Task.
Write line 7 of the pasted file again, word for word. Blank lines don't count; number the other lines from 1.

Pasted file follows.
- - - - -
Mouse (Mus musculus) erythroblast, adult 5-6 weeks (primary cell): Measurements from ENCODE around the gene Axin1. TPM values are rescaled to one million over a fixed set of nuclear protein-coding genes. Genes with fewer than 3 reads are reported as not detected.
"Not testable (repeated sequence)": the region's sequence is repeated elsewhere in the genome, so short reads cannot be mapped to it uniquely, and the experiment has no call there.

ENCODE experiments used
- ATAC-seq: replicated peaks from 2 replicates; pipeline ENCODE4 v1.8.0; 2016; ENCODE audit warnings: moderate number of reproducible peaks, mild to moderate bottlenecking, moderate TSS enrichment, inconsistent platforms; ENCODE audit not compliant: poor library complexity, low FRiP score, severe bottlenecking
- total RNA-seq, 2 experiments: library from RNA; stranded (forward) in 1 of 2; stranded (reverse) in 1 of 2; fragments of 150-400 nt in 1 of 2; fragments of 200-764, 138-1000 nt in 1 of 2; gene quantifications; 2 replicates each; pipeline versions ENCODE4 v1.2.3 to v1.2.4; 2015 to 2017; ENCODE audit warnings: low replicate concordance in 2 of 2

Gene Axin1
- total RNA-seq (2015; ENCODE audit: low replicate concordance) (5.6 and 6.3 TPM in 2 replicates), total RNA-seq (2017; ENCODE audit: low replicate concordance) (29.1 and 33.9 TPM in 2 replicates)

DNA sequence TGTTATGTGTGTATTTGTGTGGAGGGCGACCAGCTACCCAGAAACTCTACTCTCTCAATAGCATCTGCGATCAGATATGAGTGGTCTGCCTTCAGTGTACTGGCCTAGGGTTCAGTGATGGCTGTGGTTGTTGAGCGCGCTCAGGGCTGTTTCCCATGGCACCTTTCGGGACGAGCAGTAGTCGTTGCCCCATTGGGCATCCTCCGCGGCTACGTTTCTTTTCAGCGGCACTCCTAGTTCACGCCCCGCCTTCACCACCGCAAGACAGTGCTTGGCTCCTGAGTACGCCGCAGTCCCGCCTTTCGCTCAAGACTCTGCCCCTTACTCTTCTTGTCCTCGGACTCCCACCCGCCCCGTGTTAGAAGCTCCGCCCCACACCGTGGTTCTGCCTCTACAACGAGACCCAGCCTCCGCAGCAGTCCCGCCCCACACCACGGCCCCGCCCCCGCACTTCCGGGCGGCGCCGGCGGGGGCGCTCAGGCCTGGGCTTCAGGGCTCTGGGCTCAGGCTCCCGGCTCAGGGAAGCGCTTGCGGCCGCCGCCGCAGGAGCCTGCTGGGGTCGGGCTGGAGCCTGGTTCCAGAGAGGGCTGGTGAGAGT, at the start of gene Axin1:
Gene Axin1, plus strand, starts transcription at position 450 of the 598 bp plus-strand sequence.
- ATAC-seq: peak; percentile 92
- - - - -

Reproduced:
- total RNA-seq (2015; ENCODE audit: low replicate concordance) (5.6 and 6.3 TPM in 2 replicates), total RNA-seq (2017; ENCODE audit: low replicate concordance) (29.1 and 33.9 TPM in 2 replicates)